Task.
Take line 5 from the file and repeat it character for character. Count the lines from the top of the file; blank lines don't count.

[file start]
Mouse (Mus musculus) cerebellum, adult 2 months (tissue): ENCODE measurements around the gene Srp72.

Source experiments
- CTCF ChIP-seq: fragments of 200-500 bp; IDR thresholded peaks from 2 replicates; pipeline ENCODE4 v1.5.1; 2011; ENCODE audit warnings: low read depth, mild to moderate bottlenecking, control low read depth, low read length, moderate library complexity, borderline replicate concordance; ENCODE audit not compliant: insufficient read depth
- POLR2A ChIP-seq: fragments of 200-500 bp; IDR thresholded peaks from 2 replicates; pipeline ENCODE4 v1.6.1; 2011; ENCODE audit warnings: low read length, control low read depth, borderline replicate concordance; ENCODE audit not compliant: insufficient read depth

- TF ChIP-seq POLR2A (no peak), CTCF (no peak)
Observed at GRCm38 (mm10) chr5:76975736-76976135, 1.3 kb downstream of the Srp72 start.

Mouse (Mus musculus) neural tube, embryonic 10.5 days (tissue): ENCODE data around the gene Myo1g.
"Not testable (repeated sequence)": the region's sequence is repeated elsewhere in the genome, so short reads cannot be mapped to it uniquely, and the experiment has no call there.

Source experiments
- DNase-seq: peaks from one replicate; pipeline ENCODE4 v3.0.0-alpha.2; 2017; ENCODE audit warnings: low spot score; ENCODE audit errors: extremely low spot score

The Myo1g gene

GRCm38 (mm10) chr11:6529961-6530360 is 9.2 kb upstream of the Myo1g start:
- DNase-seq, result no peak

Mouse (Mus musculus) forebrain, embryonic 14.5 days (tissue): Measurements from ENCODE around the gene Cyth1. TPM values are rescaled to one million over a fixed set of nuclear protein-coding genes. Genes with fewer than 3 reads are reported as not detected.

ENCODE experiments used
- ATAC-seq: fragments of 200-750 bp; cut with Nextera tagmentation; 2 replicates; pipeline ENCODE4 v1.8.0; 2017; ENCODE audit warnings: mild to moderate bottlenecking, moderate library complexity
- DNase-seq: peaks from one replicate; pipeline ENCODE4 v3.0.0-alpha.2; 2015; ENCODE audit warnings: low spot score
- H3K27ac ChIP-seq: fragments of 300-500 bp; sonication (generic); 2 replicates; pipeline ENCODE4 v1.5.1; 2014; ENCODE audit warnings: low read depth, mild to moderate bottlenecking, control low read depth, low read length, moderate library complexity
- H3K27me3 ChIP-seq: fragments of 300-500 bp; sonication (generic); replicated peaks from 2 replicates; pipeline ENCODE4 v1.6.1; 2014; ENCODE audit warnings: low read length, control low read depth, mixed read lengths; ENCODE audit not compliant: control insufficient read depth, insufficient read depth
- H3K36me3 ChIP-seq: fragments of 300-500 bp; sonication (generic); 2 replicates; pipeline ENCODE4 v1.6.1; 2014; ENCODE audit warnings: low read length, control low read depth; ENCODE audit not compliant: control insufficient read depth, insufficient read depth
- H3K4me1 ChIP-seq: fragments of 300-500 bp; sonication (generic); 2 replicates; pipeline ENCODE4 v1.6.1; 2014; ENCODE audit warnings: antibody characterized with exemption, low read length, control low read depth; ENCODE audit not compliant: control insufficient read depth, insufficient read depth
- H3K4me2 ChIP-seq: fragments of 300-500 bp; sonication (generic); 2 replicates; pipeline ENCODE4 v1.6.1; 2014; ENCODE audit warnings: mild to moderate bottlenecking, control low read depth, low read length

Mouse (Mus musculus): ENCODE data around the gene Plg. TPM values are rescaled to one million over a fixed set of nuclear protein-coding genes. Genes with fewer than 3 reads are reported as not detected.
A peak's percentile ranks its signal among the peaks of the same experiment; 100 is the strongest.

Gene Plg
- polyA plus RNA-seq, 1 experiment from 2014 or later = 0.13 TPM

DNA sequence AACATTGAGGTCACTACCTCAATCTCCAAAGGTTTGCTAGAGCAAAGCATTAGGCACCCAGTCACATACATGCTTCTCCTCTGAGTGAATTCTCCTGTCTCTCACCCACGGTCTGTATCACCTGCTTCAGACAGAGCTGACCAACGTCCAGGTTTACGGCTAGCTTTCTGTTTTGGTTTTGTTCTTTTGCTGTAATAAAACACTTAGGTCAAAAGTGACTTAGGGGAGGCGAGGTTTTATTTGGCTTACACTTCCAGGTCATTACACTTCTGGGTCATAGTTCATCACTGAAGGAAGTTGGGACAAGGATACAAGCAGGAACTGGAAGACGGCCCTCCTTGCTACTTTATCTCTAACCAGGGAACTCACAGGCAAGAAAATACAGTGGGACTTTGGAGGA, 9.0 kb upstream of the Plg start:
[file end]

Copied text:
- TF ChIP-seq POLR2A (no peak), CTCF (no peak)